If your iTunes library looks anything like mine, there is a jumble of songs at the bottom that are missing titles, artist information, and the like−missing good metadata, in other words. But bad metadata is more than just an inconvenience: every year, hundreds of thousands of dollars in song royalties from music streaming services go unpaid for lack of information about who to send the cheque to. And music recommendation, discovery, social sharing and purchasing all rely on good metadata, from tags on up. This panel will also discuss legal issues around metadata (and I  hope they will also look at some future directions).

We Built This App on RocknRoll: Style Matters

Hannah Donovan, Last.fm and Anthony Volodkin, The Hype Machine

Dear music developers: make your apps look cooler. And if we see another damn headphone girl, we’ll laugh at you and then go elsewhere. A discussion of why design is important from the people behind two of the coolest-looking music sites on the web.

Something good that I missed? Let me know in the comments. Voting is open until August 27th.

EDIT: Check out Paul Lamere’s complementary picks over at Music Machinery.

[and a bit of off-topic self-promotion: I've proposed a panel related to my day job - please check it out too!]

Image: Music Hack Day Stockholm by Flickr user paulamarttila, used here under its Creative Commons licence.

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Another round-up of SF MusicTech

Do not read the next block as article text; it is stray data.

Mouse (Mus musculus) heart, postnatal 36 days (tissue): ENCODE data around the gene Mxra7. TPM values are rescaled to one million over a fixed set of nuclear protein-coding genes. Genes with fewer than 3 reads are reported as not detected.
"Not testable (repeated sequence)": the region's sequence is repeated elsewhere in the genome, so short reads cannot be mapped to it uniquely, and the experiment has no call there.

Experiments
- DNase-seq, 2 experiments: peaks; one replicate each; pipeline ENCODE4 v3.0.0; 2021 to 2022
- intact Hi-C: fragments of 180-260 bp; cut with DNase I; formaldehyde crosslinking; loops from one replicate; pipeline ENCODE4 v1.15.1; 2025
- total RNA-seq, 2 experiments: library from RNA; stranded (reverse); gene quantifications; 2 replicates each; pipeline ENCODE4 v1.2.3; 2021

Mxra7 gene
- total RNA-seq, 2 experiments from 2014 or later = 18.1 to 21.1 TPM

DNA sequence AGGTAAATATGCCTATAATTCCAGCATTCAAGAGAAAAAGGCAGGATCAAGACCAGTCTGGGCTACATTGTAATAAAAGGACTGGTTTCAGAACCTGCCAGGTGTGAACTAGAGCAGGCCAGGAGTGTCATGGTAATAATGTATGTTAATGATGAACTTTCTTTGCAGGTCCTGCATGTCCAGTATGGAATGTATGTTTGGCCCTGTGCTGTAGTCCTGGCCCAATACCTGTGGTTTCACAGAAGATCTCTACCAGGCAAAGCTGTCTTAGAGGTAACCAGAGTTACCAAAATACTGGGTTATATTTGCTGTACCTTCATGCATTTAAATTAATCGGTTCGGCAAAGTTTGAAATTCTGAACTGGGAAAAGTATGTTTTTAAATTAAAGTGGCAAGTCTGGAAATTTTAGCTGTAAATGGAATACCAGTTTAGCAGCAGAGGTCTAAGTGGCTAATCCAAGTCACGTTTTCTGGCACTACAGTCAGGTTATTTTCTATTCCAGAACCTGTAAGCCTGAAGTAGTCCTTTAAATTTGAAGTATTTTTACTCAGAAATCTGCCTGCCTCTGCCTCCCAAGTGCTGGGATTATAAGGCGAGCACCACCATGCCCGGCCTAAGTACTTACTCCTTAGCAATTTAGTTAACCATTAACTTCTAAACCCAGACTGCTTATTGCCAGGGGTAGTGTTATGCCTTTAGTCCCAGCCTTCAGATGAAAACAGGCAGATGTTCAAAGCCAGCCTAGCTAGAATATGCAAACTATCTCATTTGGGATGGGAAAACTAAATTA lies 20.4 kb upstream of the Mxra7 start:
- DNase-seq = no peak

June 9, 2009

SF MusicTech audience

Jason Feinberg, writing for PBS’s MediaShift website, just posted a good summary of the SanFran MusicTech Summit. He hit the nail on the head as to what made it an engaging conference:

The tired meme that holds the industry screwed up by not embracing Napster in 1999 may be true, but after 10 years the discussion needs to move forward….The panel discussions were focused on specific actions we can take to boost revenue, enhance fan engagement, foster social network interaction, and evaluate digital delivery options, as well as talk of how artists can take active roles in their (digital) careers. … I found the focus at each panel to be on working solutions, data that has shown results, and fostering discussions between opposing viewpoints.

Read more of what he has to say about some specific panel discussions here.

(Thanks to Simon Owens for the heads-up!)

Image credit: Julie Blaustein

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Upcoming: SanFran MusicTech Summit

May 11, 2009

hotel kabuki

Next Monday, May 18th is the SanFran MusicTech Summit, and it’s shaping up to be pretty interesting. Speakers include Dave Allen (of Pampelmoose), Terry McBride of Nettwerk (who gets around), and Fred Von Lohmann of the Electronic Frontier Foundation, with panels on social networking, digital delivery, monetization (with the description, ‘idealism in practice,’ which sounds promising), and more. It’s at the Hotel Kabuki in Japantown, and full conference and registration details are here. I’ll be heading down to SF for the weekend, and there’ll be a report-out on z=z. If there’s something you are particularly interested in hearing about, let me know in the comments and I’ll do my best.